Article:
John Stephens, AT&T CFO, breaks down the company's third quarter results and outlook on mobile growth.» Read More
We're headed into a slew of earnings this week from media giants—on both the content and distribution side. Whether we're talking about content creators like News Corp and Time Warner or kings of distribution like Comcast and Time Warner Cable, there are a couple key themes that will impact the whole industry. Here's what to watch as earnings reports roll out this week and next.
the New York Times reports.
A portfolio manager who paid a total of $5.3 billion for two dinners with Warren Buffett has just been hired to help pick stocks at Berkshire Hathaway.
It's something you'd never hear from a NFL fan, but I've certainly heard from more than a few DirecTV investors: Why doesn't DirecTV charge more for its Sunday Ticket package?
For the past month, the estimated 24 million fantasy football players who spend $800 million a year on the game have sat on the sidelines as the owners and the players haggled over a new labor agreement. With rookies and free agents not signed, it was impossible to move forward. The loss of time has crippled the fantasy publishing business as magazines were scrapped, but with fans as hungry as ever before, the fight to get a piece of the fantasy information business is now fiercely competitive.
A slew of tech stocks including Netflix, Amazon, Dell, IBM, all traded at or near multi-year highs. If you're a bull, the Fast traders think this trend may be your friend.
Despite the fact that the Los Angeles Times reported today that "Google is in preliminary talks to buy online video pioneer Hulu," a number of sources very close to the negotiations tell me that all talks are "very preliminary" and it is "impossible to characterize anyone as being in the lead."
Peyton and Eli Manning are the subject of a DirecTV campaign called "Football Cops." It's a hilarious take from the company that brought us mini giraffes. If you haven't had a chance to see Peyton as Mike Tahoe or Eli as C.J. Hunter, take a look at it now. It has been viewed more than 630,000 times in the last week. Earlier today, I caught up with C.J., a.k.a. Eli Manning, to talk about the campaign which highlights the fact that new customers who switch to DirecTV get NFL Sunday Ticket for free this year.
Ever since Bruce Jenner appeared on a Wheaties box, companies have used top athletes to boost sales. Check out our list of top athletes with lucrative endorsement deals.
DirecTV is facing higher content costs and intense price competition for viewers, Chief Executive Michael White told CNBC Thursday, and at some point he will have to pass along those costs to his customers, already stretched in the current economy.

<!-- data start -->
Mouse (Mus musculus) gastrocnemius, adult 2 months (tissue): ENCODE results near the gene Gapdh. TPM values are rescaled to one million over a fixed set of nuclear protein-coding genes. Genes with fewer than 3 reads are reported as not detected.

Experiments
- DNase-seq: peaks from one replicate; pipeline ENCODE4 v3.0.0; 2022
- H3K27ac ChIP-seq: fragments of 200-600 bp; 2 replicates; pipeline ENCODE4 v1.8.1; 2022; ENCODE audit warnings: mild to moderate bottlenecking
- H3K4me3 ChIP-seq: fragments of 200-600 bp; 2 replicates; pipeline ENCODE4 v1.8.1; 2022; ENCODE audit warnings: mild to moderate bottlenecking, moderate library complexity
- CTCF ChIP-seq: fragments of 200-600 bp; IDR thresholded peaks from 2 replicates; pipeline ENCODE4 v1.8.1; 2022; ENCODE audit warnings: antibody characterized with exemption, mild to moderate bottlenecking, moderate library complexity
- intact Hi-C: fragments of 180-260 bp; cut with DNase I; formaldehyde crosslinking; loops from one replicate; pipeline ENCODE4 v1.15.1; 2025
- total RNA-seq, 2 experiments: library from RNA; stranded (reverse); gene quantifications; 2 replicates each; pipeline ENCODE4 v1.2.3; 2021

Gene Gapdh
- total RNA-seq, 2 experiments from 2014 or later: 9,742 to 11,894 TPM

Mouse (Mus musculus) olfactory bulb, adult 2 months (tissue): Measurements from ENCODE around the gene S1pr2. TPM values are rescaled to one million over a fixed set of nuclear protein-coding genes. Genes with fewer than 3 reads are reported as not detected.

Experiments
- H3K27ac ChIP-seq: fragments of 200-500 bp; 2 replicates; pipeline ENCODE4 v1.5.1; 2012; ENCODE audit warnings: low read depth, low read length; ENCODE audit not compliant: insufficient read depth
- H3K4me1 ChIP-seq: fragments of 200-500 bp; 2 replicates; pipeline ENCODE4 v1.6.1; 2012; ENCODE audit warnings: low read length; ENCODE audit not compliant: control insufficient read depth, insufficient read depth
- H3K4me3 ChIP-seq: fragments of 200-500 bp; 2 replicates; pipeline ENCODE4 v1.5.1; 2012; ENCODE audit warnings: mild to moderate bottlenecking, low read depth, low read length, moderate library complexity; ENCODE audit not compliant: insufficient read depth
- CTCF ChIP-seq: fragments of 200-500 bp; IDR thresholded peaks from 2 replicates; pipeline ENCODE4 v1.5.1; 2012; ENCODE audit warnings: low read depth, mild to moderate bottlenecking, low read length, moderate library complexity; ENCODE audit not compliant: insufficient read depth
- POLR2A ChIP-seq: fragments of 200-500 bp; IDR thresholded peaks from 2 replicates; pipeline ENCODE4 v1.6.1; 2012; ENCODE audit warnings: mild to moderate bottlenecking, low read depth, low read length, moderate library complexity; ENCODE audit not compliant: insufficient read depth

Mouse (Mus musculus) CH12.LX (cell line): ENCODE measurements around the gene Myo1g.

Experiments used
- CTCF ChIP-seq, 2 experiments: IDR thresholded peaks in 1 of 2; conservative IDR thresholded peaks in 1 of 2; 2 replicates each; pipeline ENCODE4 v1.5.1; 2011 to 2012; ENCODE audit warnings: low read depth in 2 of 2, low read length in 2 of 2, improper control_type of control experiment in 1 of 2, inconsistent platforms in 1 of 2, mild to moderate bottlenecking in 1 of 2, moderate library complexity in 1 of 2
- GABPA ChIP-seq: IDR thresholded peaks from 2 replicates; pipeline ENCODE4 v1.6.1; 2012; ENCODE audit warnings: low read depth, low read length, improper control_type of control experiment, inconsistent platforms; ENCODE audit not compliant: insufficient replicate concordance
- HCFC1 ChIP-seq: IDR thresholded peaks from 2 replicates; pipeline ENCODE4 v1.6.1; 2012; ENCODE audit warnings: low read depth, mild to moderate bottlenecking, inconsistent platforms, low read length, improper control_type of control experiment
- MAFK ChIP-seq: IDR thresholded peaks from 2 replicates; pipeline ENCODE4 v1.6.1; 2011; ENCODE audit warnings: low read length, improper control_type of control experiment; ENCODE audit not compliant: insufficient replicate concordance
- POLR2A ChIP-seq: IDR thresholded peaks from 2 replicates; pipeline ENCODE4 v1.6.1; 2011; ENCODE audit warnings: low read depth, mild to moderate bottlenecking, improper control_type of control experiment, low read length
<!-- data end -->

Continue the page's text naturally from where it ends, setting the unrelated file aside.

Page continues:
What follows is a roundup of corporate earnings reports for Thursday, May 5.
Today HBO officially launched its new app, HBO Go, to allow HBO subscribers to access its content from anywhere. Ben Swinburne, Morgan Stanley's media analyst, says this could be a win-win-win — helping Time Warner grow its subscriber base, enabling cable and satellite TV companies to hold on to their subscribers, and giving consumers more access to content.
The film, television and video game industries are all facing seismic shifts in their fields and are trying to find ways to avoid the same fate as the music industry while using very similar tactics.
It's been a long time in coming, but now, the very first premium video-on-demand is here. That means that just two and a half months after a film opens in theaters, before it's even available on DVD, you'll be able to watch it from the comfort of your living room.
About 80 percent of companies in the S&P 500 have released information on executive compensation. With data from Capital IQ, CNBC.com ranked the highest paid CEOs in 2010.
Blockbuster is heading to the auction block Monday and with bidders including billionaire investor Carl Icahn, Dish Network and SK Telecom.
The battle for your home entertainment dollars is heating up. Now cable and satellite TV companies are moving forward with plans to give consumers even more control over how and when they access entertainment as they look to keep subscribers from "cutting the cord."
Television networks which broadcast NFL games stand to lose plenty of programming if the NFL lockout extends into the season. They also could lose money, even if they don't have to pay rights fees and production costs, says a new report by credit rating agency Standard & Poor's.
As the markets plummet Netflix is a rare bright spot in a sea of red — the subscription movie service is now trading up more than 7.5 percent. Netflix is bucking the trend thanks to an upgrade from Goldman Sachs, which raised its rating from 'buy' to 'neutral,' and lifted its price target to $300. That's still a good $50 more than where it's trading now.
Sheen joined Twitter yesterday and within hours amassed hundreds of thousands of followers before he sent a single tweet. Now he claims nearly 900,000 followers, making him one of the fastest-rising Tweeters ever. But Sheen didn't make this move on his own.